By Sarah Beth Costello

February 9, 2010

In a culture dominated by consumerism and influenced by competing companies urging the masses to throw out the old and upgrade to the newest products  sustainability and responsibility often takes a back seat.

Adrian Boggs, founder of Practice Design Build, is working to change current habits and encourage the local community to invest in lasting products. As a designer, artist and furnisher Boggs creates pieces that serve as functional items made from discarded materials and waste. Dumpster- diving and garbage- gathering have become the main sources of inspiration behind Boggs’ work. Boggs’ company designs and constructs interior items for clients, working within their budgets while creating long-lasting products.

“There’s nothing really new about sustainability,” Boggs said. “It’s becoming more common, but there are many

Photo submitted.

different ways to make things sustainable.”

Practice Design Build is one of the first custom sustainable furnishing companies in the Triad. Working with materials that would normally go to waste is one of Boggs’ trademarks. Boggs’ creates furnishings from leftover scraps, wheat board (a material made from the chaff seed hulls and stems of leftover wheat) and even reclaimed waste streams, an industrial term for a stream of garbage left over in manufacturing processes.

“When Practice Design Build provides sustainable furnishings to clients, we’re replacing demand on typical industry with goods that are sustainable,” Boggs, 38, said. “Practice is a small company and I like working here, helping the local economy.”

Though sustainable products are often more expensive, Boggs said costs will begin to lower as the demand for better-made products increases. Searching for less expensive materials also enables Boggs to decrease the costs of his items. Though this often requires research, visits to various hardware stores and even occasional dives into dumpsters, producing affordable and well-made products is important to the integrity of Boggs’ work.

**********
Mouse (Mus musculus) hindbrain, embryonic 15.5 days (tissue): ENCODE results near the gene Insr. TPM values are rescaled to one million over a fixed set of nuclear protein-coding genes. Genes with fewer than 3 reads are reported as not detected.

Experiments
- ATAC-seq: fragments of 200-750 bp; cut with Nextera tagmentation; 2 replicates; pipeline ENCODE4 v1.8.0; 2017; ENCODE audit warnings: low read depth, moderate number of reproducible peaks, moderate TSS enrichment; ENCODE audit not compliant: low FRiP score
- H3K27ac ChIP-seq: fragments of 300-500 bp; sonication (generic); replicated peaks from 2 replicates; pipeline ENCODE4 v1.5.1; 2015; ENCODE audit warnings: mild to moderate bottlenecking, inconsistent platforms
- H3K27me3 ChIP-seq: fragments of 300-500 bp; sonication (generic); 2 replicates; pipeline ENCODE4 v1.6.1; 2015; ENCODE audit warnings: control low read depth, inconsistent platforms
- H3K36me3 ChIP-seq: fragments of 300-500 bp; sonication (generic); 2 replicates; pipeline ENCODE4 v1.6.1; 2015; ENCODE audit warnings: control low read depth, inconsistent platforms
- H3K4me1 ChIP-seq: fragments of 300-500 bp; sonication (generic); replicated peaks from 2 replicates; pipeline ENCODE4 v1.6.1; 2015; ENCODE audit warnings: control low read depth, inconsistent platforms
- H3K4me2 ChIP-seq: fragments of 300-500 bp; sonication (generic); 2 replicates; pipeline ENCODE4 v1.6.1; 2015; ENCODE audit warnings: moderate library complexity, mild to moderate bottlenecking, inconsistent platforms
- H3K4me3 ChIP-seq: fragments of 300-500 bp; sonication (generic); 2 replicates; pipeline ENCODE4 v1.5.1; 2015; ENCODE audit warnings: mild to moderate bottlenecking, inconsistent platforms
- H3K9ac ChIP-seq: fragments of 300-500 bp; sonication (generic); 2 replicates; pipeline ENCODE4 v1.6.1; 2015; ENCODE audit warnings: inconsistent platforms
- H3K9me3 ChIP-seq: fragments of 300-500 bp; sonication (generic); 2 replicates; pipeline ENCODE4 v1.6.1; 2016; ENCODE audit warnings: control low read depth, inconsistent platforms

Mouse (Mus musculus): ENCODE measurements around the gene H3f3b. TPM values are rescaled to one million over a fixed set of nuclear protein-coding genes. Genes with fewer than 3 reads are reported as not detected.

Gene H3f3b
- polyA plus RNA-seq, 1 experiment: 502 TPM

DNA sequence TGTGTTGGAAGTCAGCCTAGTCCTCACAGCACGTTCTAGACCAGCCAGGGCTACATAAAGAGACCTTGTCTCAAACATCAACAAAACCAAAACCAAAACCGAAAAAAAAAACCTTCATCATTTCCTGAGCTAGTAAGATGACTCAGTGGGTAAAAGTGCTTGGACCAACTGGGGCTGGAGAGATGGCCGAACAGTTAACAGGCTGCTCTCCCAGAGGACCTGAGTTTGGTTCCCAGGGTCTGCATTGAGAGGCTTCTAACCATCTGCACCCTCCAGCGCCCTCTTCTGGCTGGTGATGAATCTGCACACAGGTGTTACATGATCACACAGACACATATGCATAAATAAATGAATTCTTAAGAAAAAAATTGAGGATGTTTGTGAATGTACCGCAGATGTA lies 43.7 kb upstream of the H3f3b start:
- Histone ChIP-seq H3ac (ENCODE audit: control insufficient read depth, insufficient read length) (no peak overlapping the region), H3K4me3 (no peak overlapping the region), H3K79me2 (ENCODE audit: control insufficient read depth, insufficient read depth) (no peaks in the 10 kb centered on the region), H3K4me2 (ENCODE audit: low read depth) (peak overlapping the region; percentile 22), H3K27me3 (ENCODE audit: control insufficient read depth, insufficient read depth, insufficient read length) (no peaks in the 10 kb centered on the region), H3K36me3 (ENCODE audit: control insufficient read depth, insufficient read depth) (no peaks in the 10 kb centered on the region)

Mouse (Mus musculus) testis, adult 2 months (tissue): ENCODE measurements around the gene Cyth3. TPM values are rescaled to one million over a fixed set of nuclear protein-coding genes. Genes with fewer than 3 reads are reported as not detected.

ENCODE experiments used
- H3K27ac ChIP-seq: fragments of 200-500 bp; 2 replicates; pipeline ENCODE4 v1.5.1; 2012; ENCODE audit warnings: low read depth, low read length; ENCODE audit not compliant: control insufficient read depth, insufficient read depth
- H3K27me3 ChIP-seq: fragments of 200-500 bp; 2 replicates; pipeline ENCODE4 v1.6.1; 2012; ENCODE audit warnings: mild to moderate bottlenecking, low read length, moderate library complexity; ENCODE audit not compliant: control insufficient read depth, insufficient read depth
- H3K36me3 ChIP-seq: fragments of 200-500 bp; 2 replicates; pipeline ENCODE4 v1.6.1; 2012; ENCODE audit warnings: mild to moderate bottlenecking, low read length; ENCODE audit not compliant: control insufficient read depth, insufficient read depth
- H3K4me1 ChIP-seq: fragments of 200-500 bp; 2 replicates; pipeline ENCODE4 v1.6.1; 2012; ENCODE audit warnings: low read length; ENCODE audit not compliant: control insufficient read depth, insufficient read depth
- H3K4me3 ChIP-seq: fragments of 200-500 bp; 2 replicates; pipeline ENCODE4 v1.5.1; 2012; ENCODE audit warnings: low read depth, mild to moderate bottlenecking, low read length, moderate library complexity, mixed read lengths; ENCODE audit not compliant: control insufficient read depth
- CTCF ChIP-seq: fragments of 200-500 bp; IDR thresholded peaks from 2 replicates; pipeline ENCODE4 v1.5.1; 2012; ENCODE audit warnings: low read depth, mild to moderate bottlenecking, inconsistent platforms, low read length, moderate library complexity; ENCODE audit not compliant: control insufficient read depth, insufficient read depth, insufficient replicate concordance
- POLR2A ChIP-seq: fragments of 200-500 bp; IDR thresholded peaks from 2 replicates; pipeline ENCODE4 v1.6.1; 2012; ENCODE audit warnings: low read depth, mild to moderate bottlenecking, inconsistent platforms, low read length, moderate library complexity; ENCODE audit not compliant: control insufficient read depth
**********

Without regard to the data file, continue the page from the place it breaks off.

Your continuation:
“When I use waste materials I’m keeping waste out of landfills in Alamance County,” Boggs said. “I think that the work I’m doing sets a precedent and helps people understand, be creative and find uses for what we’ve been calling garbage.”

Boggs said creating furnishings out of garbage and scraps requires a level of creativity that gives every furnishing a level of uniqueness.  Whether crafting a chair, bench or coffee table, Boggs wants to encourage interactivity between the user and the product.

As a graduate student at  UNC Greensboro, Boggs interned at a furniture company in High Point. He noticed the company was throwing away small pieces and scraps that were useless in the manufacturing process and asked to take them home where he began experimenting.

“One of pieces was a ‘proof of concept,'” Boggs said. “The other one was my master’s thesis work. These were strong examples of what can be done with garbage and wood waste.”

These two pieces are currently exhibited at the Center for Visual Artists gallery in the Greensboro Cultural Center until Feb. 19. Boggs’ exhibited pieces include a table and bench constructed out of Baltic birch plywood.

Boggs returned to school later in life and was the oldest student in the program. But his experience as an industrial fabricator, woodworking and construction contributed to his success while at UNC G. Now an adjunct professor of advanced materialism methods at the campus, Boggs continues to infuse students with his love for design and construction while encouraging them to pursue more sustainable options.